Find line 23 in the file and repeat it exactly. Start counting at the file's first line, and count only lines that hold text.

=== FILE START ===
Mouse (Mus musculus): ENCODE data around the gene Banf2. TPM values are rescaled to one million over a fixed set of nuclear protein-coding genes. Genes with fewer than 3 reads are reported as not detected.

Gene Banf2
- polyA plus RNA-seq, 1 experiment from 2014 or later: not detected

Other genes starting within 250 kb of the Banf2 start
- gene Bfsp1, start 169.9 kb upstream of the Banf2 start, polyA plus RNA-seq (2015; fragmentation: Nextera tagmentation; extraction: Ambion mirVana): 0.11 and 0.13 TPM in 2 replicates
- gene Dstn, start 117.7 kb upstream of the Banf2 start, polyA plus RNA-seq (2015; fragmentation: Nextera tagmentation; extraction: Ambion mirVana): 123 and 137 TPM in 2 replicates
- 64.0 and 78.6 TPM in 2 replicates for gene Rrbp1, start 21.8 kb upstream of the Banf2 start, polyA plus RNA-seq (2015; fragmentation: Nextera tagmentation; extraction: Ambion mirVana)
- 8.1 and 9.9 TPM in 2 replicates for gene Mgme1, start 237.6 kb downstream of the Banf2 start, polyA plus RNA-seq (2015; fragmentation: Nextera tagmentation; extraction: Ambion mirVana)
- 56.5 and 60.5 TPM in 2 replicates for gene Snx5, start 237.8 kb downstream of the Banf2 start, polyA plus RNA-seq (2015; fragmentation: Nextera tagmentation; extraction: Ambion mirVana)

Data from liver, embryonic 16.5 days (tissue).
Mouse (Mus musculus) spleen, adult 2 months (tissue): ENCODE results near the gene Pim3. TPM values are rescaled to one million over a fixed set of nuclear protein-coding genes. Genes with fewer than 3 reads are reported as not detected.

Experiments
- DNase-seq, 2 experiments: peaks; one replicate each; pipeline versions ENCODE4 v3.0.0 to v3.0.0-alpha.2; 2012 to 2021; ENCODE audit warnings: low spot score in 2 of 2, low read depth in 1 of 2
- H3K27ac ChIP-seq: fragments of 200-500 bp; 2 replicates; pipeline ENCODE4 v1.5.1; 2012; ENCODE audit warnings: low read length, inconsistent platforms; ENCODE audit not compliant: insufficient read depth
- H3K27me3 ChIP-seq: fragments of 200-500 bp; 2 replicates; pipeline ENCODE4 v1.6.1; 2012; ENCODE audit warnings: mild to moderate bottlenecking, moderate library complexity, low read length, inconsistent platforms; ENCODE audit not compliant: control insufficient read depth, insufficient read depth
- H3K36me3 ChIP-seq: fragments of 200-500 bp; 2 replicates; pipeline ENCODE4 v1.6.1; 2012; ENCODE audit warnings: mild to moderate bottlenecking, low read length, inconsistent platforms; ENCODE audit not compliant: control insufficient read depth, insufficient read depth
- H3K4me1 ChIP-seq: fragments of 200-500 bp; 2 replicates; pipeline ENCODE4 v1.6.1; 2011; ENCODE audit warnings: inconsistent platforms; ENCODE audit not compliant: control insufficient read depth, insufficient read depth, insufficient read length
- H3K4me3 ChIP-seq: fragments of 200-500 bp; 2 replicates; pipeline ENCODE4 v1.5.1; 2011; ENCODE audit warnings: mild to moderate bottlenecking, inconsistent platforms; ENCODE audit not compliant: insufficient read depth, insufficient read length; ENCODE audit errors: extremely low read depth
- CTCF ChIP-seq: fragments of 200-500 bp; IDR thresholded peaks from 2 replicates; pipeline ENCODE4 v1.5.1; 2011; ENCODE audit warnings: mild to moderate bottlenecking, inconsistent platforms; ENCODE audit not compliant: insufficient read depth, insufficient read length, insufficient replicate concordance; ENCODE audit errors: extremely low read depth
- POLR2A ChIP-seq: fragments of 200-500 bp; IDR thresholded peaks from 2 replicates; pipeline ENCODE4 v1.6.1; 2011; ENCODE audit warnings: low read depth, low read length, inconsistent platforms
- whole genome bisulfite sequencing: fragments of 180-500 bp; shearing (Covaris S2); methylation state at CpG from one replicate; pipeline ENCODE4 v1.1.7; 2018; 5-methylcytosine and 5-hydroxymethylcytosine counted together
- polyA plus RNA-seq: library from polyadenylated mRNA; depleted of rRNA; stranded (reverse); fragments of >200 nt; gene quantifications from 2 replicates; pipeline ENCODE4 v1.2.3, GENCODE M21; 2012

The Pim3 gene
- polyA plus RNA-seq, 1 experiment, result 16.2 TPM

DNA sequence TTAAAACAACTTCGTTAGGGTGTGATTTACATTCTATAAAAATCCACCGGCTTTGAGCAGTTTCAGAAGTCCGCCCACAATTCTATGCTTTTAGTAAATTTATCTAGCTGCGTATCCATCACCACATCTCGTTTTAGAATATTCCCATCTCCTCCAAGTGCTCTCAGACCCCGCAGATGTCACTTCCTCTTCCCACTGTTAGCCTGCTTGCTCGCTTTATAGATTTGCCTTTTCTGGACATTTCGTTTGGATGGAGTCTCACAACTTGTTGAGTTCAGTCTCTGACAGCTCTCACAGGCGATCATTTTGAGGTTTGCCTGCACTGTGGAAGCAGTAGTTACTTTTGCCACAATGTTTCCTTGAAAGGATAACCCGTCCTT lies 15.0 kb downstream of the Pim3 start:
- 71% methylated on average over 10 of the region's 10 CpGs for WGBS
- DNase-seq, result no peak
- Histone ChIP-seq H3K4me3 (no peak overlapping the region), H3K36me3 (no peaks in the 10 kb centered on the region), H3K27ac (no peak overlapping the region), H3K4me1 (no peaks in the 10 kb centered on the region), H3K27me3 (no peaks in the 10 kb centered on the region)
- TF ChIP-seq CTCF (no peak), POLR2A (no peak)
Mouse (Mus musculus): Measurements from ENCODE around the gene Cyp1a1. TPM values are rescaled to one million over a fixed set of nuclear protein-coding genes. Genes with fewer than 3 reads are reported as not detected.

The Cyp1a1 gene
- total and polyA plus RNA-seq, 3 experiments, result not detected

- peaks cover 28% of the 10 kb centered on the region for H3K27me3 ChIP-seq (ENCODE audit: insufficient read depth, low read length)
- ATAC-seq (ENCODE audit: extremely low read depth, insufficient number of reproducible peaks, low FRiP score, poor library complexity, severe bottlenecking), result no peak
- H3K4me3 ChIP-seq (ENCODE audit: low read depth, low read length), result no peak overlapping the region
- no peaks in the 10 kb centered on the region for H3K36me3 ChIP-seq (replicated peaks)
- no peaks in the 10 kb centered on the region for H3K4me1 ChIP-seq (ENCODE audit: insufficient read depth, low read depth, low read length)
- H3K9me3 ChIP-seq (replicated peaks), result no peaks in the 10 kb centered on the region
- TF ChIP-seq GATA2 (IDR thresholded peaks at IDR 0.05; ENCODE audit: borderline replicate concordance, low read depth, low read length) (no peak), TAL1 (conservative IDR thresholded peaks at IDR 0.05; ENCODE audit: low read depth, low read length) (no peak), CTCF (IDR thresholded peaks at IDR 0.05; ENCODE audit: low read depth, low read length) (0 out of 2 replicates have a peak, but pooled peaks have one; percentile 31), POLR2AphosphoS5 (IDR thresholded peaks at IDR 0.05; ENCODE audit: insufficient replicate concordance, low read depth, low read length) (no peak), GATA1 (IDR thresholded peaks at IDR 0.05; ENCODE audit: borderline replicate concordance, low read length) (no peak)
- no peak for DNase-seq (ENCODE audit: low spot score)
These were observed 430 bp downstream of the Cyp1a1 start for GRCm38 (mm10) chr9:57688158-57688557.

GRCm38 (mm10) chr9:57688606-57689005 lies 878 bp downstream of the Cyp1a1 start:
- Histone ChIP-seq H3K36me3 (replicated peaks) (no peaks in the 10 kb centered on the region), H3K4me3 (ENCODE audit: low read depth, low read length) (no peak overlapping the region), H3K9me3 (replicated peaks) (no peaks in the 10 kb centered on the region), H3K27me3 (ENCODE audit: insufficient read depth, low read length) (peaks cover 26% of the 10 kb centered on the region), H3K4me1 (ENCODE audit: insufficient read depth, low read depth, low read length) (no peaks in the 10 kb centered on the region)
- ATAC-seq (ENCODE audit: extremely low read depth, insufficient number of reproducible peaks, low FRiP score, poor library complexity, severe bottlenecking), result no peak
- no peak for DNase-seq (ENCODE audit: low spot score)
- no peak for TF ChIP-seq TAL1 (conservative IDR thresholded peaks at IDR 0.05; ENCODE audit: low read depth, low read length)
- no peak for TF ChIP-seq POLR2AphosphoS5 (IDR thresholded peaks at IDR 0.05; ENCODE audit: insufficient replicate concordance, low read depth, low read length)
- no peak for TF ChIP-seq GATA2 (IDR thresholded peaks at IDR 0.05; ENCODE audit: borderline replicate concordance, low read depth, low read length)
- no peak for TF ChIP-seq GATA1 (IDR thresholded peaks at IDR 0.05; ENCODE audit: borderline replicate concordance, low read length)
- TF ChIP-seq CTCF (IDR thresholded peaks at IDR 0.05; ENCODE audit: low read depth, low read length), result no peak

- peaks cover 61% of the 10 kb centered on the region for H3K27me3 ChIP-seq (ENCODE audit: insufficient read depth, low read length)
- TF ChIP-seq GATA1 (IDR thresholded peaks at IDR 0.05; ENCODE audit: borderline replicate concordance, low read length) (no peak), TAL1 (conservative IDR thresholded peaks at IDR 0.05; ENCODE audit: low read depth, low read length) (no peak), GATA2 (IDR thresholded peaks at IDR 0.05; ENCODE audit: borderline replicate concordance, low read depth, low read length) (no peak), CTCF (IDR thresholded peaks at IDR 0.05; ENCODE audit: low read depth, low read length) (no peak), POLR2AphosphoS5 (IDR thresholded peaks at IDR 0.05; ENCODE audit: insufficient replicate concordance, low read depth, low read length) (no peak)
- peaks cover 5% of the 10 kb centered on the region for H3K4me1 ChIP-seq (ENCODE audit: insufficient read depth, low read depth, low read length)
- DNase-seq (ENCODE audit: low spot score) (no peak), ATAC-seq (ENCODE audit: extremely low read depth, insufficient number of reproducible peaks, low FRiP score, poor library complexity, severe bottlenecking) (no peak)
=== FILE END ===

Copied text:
The Pim3 gene